I am of the belief that all of my sins have been forgiven even though many have been unconsciously forgotten during my Confessions.
Until recently, I was not aware of any requirement that one has to mention forgotten sins at the next opportunity. They did not teach that to us in the 50s.
Would this be a time for me to do a General Confession? I can think of things in general that I have omitted or, being in a relativistic frame of mind at times, not of the opinion that they were sins but bad habits.

Some Day September 14, 2006 at 4:33 pm

Definetly.
I love to do general Confessions because you feel light, and the grace of God is very sensible.
The priests get a bit startled at such a long one, but I just tell them I wanted to do a general one. Bimonthly seems to be a good idea.
I also go weekly, which helps tremendously.

J.R. Stoodley September 14, 2006 at 11:15 pm

Ray,
You may know this, but just to be clear, if by “General Confession” you mean to include all mortal sins you have ever commited (as well as presumably a significant portion of your venial sins) that is not necessary. All that is required is to confess all those grave sins which you have never confessed before. A full General Confession including sins you have already confessed may well be a good idea at this point, but it is not required.
I would recommend getting a good spiritual director before following Some Day’s advise about frequent General Confessions. Usually in the Church General Confessions are done in rare, big occasions, for instance when you return to the full practice of the faith after a long absence this could be a good thing to do, and when you are about to get married or ordained or take vows in a religious order. Basically it is done when making a new begining in your life. I am afraid very frequent General Confessions may deminish the special “new begining” quality of these occasions.
Then again I am no more qualified to give you advise than Some Day, so again try to find a good, faithful, devout spiritual director, or at least a good priest you can discuss this with at some point.
Also, it would be a good idea to make an appointment in advance before making a General Confession or just a confession likely to take a long time, rather than just standing in line on Saturday (or whenever it is) and surprising the priest and the people behind you in line with a 20 minute confession or whatever. You don’t want to be rushed or worried about delaying others.

Questioner September 14, 2006 at 11:59 pm

“A person who is conscious of grave sin is not to celebrate Mass or receive the body of the Lord without previous sacramental confession …”
Is this to say that if one is aware of mortal or grave sin, then one is not even to attend Mass until it confessed (not just sitting out of Communion)? Or does “not to celebrate Mass” refer to the celebrant (priest) and not the congregants?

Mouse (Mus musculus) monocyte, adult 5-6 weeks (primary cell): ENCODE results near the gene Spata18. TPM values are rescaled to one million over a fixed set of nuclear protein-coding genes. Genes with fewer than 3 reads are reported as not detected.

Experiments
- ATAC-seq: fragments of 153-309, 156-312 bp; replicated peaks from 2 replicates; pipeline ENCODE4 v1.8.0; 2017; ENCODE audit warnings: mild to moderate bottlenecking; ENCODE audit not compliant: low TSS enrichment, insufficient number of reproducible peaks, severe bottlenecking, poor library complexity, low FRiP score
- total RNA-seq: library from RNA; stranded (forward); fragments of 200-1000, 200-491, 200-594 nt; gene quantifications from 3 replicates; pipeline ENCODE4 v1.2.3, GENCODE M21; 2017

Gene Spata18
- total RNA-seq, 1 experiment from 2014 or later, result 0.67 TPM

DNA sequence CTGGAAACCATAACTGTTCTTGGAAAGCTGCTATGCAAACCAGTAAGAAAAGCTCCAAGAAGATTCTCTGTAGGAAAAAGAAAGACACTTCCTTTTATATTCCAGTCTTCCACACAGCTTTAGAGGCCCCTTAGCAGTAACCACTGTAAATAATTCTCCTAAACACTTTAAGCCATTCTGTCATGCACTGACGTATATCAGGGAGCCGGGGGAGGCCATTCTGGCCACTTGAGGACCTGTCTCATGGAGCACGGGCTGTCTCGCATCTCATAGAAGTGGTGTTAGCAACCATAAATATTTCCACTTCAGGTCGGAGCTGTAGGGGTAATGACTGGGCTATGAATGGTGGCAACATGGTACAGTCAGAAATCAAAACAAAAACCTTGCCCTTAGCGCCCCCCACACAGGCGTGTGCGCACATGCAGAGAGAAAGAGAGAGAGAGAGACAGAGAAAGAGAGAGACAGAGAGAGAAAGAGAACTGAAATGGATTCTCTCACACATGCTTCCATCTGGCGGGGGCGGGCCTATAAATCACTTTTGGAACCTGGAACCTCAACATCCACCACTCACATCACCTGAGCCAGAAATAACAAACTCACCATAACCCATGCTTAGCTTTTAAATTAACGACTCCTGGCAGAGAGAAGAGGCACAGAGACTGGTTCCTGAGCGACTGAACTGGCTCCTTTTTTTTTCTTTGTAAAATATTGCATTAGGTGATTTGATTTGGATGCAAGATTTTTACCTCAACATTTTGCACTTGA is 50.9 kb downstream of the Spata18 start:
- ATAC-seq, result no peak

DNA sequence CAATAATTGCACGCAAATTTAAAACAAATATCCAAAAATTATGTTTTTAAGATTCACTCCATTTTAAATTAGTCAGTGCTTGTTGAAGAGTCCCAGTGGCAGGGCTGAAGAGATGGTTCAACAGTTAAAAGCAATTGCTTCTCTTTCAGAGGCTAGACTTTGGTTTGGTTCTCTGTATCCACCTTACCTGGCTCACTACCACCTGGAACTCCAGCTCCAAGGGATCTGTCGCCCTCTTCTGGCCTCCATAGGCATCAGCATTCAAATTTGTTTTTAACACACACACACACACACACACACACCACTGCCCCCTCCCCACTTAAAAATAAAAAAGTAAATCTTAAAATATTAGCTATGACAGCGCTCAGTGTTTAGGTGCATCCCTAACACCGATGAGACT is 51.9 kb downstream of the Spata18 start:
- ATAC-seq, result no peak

J.R. Stoodley September 15, 2006 at 12:10 am

Questioner,
I’m certain “celebrate mass” refers to the celebrant, not the congregants. It is a mortal sin for the priest to celebrate mass with unconfessed mortal sin (though the mass remains valid) and anyone must not recieve the Eucharist with unconfessed mortal sin, but attending mass on Sundays remains both beneficial and manditory.

Matt McDonald September 15, 2006 at 7:55 am

“It deals with those who have an unforgiven sin and can’t go to confession before Communion”
I just wanted to point out that the canon which permits communion without sacramental confession only would apply in grave circumstances, ie. you’re in serious danger of death, or perhaps you are in such a position that you would cause serious scandal by abstaining (I’d be very leery of this situation, seems unlikely to me).

Paul September 15, 2006 at 10:59 am

Usually after my confession I am in such joy of “dying” to my old sinful state, that I tend to try to not think about the previous sins, including not trying to remember the ones I forgot. I’m assuming we don’t have to actively think of mortal sins you forgot. Am I making sense?

Tim September 15, 2006 at 7:01 pm

“A person who is conscious of grave sin is not to celebrate Mass or receive the body of the Lord without previous sacramental confession.”
Jimmy, this brings up a question. I knew I am not to take communion if I haven’t gone to confession when I have committed a grave sin. But what does it mean when it says we are not to celebrate Mass?
Does it mean I am not to attend Mass? What does the verb celebrate mean here?
Thanks.

bill912 September 15, 2006 at 7:38 pm

It refers to priests, Tim. Only priests celebrate mass.

Ray from MN September 15, 2006 at 7:44 pm

Thank you, J.R.
Ray

Some Day September 16, 2006 at 6:50 pm

I would recommend getting a good spiritual director before following Some Day’s advise about frequent General Confessions.
Sorry I meant once every two months. Not twice a month.

adrian September 24, 2006 at 6:07 am

If I beleive that you I was saved from the brink of commiting a terrible sin only by the intersetion of a guardian angel, do you still have to confess that I would have fallen to the temptation were it not for such a special intervention?

J.R. Stoodley September 24, 2006 at 9:41 am

You only have to confess the sins you actually commited. If however you mean that you conciously decided to commit a mortal sin but were then prevented from doing it by some outside factor, that decision was a sin. I don’t know if it would be a mortal sin but I would guess it is, and it would be a good idea to confess it in any case.
If on the other hand you were just tempted and credit your overcoming the temptation to the help of your guardian angel, you did not commit a sin but rather overcame temptation. Whether your guardian angel was involved or whether it was the more usual case of the direct grace of God allowing you to overcome temptation, the point is that you overcame it and have no need to confess a sin you did not commit. It is up to your discression whether or not to tell your confessor about your temptations.

NMRN April 12, 2007 at 12:34 pm
Frank July 27, 2008 at 3:43 pm

A divorced lady at work is living with this guy. He’s single and both are catholic. She’s expecting a baby from this guy and she wants to go to confession. Can the priest confess her? And later take communion?